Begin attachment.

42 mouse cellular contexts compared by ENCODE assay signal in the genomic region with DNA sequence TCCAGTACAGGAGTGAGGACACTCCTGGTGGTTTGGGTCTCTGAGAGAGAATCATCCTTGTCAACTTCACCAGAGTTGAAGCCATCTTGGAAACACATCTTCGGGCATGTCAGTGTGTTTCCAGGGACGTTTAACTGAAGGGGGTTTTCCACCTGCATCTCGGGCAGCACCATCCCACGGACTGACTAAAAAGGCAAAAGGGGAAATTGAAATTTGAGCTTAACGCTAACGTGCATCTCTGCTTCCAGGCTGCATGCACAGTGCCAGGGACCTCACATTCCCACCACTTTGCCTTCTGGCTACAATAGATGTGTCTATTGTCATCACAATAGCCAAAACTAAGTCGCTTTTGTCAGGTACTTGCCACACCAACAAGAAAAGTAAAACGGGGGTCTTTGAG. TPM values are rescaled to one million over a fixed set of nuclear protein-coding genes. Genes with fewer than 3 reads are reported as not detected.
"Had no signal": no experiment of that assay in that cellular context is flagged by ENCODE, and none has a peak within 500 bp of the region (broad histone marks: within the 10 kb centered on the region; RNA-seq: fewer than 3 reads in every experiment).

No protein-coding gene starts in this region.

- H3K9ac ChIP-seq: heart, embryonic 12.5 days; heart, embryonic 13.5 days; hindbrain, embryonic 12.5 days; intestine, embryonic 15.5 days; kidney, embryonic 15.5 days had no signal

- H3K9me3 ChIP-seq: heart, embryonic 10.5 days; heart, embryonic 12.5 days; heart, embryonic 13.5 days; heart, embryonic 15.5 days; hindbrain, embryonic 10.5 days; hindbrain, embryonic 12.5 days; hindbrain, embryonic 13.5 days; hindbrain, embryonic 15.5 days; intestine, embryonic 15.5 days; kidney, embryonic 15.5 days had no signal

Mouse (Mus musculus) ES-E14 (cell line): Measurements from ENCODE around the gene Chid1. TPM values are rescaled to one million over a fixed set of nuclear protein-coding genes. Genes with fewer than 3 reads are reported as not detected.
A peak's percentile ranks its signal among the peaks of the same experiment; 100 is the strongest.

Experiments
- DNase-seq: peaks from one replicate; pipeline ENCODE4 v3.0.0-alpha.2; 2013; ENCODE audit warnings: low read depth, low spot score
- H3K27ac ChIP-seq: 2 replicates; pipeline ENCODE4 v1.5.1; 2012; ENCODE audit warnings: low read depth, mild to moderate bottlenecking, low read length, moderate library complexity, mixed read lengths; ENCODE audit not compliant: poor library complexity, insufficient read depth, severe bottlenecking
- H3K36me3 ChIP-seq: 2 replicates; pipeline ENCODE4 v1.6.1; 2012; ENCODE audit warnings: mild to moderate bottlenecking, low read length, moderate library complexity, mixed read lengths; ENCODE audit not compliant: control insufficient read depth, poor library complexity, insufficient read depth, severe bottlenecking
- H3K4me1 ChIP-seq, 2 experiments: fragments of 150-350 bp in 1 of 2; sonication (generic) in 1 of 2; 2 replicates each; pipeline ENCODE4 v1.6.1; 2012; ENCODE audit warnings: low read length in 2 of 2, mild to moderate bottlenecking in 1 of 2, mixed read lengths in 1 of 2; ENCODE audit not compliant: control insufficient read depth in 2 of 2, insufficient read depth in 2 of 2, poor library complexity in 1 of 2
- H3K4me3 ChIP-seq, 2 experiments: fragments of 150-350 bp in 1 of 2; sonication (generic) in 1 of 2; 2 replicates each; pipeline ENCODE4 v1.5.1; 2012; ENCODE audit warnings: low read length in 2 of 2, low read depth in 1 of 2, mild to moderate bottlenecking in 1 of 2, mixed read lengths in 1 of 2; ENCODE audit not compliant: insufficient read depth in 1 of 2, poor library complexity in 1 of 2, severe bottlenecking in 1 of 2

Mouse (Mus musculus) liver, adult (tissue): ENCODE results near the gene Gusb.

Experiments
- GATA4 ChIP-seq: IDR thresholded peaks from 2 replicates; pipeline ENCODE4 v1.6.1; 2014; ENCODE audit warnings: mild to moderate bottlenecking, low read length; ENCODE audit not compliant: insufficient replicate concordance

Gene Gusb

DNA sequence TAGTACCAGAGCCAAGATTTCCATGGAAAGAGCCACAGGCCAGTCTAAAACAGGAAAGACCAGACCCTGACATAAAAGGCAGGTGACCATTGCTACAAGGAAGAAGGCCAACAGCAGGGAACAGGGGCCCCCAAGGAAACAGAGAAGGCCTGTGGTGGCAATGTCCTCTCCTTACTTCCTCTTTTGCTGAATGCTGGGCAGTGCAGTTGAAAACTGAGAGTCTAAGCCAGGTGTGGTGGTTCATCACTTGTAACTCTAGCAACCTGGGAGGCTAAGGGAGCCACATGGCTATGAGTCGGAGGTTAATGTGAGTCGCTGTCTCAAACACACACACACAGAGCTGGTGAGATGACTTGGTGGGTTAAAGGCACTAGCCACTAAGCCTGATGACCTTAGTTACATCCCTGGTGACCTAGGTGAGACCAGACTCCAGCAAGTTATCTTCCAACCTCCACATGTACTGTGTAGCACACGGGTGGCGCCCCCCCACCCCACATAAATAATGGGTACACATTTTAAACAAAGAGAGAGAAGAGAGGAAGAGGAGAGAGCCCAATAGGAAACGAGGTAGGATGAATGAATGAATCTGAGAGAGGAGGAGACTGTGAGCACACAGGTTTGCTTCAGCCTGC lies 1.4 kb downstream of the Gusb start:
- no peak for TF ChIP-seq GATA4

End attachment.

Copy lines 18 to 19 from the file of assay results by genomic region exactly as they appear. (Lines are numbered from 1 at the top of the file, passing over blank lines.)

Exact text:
DNA sequence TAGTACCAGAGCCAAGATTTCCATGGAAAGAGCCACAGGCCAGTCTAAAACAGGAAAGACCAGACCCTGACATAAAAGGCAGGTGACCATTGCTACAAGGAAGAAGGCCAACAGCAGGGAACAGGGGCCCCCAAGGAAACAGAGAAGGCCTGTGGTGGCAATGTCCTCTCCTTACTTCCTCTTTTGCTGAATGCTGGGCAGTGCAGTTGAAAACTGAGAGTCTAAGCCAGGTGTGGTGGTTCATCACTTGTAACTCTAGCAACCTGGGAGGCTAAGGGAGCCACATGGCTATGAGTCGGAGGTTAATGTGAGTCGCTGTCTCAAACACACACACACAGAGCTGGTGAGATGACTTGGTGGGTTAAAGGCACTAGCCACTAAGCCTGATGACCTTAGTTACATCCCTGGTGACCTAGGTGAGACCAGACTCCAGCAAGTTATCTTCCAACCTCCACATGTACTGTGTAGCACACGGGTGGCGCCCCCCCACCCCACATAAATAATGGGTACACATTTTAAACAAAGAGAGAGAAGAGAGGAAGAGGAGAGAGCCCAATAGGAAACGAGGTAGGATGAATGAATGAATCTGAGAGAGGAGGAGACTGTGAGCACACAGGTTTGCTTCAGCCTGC lies 1.4 kb downstream of the Gusb start:
- no peak for TF ChIP-seq GATA4